As the crackdown on dissent continues in Hong Kong with pro-democracy protesters and politicians detained and jailed, there are now fears for the independence of its flagship public service broadcaster and media freedom as a whole.
The critically acclaimed Radio Television Hong Kong (RTHK), founded in 1928 when Hong Kong was still under British rule, has its editorial independence guaranteed in a charter and is often called Hong Kong’s version of the BBC.
But things have changed in a very short span of time.
News programmes are being pulled at the last minute, senior staff are quitting in quick succession and a journalist who became a household name for grilling Hong Kong leader Carrie Lam was fired.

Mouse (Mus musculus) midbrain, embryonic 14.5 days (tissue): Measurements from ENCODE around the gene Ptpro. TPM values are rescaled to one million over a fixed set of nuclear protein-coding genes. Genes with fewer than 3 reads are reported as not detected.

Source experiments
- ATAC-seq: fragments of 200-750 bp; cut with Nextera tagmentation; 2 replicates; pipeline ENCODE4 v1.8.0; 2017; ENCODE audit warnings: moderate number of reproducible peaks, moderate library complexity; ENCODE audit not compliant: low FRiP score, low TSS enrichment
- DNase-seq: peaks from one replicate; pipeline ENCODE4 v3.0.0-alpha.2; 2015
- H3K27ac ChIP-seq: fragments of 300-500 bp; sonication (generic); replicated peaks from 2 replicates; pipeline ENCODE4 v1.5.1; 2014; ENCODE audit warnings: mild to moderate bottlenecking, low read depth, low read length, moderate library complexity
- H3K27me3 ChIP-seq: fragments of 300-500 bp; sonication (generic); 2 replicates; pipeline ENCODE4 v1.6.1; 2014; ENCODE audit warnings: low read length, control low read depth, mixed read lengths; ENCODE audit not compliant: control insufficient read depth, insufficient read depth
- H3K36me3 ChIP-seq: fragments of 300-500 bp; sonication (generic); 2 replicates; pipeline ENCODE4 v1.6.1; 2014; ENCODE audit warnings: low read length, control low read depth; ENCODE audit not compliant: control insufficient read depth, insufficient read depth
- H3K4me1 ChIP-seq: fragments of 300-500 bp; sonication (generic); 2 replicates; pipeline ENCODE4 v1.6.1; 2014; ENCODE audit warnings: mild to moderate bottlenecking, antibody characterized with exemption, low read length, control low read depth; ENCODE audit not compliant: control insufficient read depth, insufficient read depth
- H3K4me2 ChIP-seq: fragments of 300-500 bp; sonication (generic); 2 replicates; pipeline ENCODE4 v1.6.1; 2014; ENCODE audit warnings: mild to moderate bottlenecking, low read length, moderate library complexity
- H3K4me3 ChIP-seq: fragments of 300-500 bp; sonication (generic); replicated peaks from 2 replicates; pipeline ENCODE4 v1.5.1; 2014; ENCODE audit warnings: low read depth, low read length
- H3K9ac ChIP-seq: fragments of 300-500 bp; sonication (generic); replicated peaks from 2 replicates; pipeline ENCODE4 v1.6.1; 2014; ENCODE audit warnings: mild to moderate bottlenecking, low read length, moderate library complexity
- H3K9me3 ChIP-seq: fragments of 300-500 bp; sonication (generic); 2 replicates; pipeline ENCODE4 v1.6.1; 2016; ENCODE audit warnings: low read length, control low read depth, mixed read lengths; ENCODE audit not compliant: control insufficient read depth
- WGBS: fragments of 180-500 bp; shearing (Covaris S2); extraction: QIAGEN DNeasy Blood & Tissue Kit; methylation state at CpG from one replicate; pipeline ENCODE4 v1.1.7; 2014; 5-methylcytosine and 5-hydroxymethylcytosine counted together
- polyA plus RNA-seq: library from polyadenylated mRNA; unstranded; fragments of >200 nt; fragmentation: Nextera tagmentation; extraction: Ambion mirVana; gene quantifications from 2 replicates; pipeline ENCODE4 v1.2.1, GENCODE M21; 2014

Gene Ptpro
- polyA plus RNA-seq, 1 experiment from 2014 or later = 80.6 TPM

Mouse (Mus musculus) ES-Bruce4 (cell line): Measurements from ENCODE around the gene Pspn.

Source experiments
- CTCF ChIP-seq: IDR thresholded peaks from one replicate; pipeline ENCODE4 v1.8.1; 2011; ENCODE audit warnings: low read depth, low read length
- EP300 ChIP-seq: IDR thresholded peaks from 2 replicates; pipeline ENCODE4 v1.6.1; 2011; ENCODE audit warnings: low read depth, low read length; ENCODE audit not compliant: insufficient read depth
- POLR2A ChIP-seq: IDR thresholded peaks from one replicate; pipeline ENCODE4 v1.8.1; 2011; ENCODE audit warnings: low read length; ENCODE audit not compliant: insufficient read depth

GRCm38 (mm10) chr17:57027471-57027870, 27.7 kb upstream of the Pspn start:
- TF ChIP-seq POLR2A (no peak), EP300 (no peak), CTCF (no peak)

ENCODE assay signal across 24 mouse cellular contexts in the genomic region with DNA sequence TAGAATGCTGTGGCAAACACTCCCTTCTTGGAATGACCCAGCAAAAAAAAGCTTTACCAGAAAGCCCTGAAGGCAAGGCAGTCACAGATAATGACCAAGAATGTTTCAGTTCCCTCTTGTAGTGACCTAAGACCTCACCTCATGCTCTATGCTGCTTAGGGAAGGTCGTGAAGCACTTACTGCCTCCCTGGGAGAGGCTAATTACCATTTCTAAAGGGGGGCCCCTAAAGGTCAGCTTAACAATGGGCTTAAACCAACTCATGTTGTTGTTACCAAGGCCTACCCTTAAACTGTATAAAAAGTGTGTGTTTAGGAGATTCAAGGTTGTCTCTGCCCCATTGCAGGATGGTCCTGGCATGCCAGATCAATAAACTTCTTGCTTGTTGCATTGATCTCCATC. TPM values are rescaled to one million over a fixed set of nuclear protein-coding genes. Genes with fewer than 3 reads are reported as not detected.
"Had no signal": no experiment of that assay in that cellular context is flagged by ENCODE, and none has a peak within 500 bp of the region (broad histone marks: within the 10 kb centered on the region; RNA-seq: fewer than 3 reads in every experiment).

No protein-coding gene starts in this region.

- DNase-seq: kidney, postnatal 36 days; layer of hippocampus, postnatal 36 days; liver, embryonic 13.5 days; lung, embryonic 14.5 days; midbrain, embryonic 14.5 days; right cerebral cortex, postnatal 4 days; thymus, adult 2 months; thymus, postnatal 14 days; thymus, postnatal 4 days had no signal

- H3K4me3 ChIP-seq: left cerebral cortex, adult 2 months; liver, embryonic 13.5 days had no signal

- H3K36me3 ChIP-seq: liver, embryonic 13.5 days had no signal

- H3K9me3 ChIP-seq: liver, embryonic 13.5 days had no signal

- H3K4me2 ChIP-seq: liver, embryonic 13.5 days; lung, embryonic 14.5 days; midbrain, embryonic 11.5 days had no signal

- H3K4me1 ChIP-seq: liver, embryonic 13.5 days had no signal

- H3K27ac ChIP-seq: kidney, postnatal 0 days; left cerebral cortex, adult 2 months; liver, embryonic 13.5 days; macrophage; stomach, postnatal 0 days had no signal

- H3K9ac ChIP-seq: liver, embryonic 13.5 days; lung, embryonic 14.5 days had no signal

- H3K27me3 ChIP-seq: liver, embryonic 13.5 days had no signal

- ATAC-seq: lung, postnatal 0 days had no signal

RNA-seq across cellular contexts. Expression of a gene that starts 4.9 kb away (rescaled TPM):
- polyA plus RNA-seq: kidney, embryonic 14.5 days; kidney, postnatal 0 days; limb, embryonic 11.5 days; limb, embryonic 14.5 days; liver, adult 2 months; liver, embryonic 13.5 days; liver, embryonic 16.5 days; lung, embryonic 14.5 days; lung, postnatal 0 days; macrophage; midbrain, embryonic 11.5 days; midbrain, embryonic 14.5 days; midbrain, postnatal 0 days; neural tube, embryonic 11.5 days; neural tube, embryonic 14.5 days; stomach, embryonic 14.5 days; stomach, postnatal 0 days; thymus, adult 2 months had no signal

Ms Lam herself was given air time four times a day to promote Chinese imposed electoral changes that will reduce the number of directly elected lawmakers.
The head of the station – a journalism veteran – was “released” six months ahead of his contract and replaced with Patrick Li, a career bureaucrat with no media experience.
Supporters of RTHK and its independent public service agenda are outraged.